Selbyville Public Library retiring Haunted Library
The Selbyville Public Library regrets to inform the public that they are retiring their much-beloved and quirky tradition of The Haunted Library.
Every Halloween for the past 16 years, the library staff, along with a trove of volunteers, has transformed the Selbyville Public Library into a haunted attraction. The feat took months of behind the scenes work and 50-plus volunteers, and welcomed hundreds of children and their families each year.
Last year, the Haunted Library saw just over 560 people walk through their spooky and lifelike scenes, including an intricate morgue and an indoor forest, complete with werewolves. The community loved the attraction, which was offered for free, and allowed for some extra Halloween spirit in a library location fabled to be haunted by former owner, John G. Townsend, Jr.
As for why they are retiring the tradition? “We are really victims of our success,” said Library Director Kelly Kline. “The attraction got so big, that we started having concerns for safety and it’s grown beyond the library’s capacity to house it.”
Kline says the tradition is one that grew since its inception in 2002 by Carrie Lubiniecki under the directorship of Lynn Massey. Over the past 16 years, the event had amazing installations in the name of good fun.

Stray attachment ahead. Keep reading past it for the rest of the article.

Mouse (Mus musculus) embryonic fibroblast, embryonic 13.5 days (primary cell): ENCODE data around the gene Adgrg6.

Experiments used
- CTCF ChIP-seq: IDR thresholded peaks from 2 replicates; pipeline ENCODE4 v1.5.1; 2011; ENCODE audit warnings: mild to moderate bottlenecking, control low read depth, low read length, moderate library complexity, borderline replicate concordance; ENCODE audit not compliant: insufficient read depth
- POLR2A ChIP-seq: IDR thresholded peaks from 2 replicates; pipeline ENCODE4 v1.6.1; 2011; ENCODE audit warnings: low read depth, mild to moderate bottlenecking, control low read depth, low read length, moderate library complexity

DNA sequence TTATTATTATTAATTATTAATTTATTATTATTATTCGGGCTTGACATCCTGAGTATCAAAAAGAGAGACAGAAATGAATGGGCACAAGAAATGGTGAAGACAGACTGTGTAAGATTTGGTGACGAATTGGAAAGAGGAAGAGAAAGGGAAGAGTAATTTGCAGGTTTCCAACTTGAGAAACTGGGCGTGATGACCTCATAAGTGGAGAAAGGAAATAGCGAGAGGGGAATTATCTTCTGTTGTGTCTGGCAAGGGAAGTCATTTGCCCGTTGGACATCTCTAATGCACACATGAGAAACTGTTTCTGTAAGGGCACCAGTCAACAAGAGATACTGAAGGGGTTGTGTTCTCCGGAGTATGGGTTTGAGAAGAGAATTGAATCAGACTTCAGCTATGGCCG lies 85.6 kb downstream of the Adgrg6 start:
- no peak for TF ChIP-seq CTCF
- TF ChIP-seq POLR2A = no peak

The sets were always evolving and becoming more elaborate, much of it the brain child of Josh Vickers and other volunteers who dedicated countless weekend hours, often beginning as early as July, to make the one-night-only event better each and every year.
When asked to pick a favorite display, well, it’s hard to choose. Last year included a “squeeze room” which was an aisle of the library where inflated tarps were built in so people had to squeeze through the entire space. The engineering marvel required properly venting the blowers so they would produce and hold just enough air as people squished through them. Sometimes simple ideas produced great scares, too. One year a man concealed in a body bag quickly sat up as people exited, causing patrons to run out the door sometimes laughing, sometimes screaming.
Part of the magic of the event was that after the library closed at 8 p.m. on Halloween night, a mad-dash ensued to break down all of the sets and decorations in order to restore the facility to its original, serene state. That meant that a dizzying amount of cleaning and organizing occurred long into the night, and just hours later, on Nov. 1, the library would re-open as though nothing ever happened. Managing this illusion, Kline says, was always a bit awe-inspiring.
“There are so many people who have been involved with the Haunted Library over the years who deserve recognition.” Kline says. The Purnell and Vickers families have been volunteering powerhouses. The Selbyville Police Department also played an integral role in safety by providing an officer on-site for the event for the past three years.
This Halloween, Kline and her staff will be open to hand out candy to trick-or-treaters, and they will be promoting early literacy by including free books as well. While this won’t be the norm every year, it feels like a good fit as a once-beloved tradition goes into retirement, and new opportunities emerge for the Selbyville Public Library.
For more information on all of the wonderful programming available at the Selbyville Public Library, please visit http://www.selbyvillelibrary.org.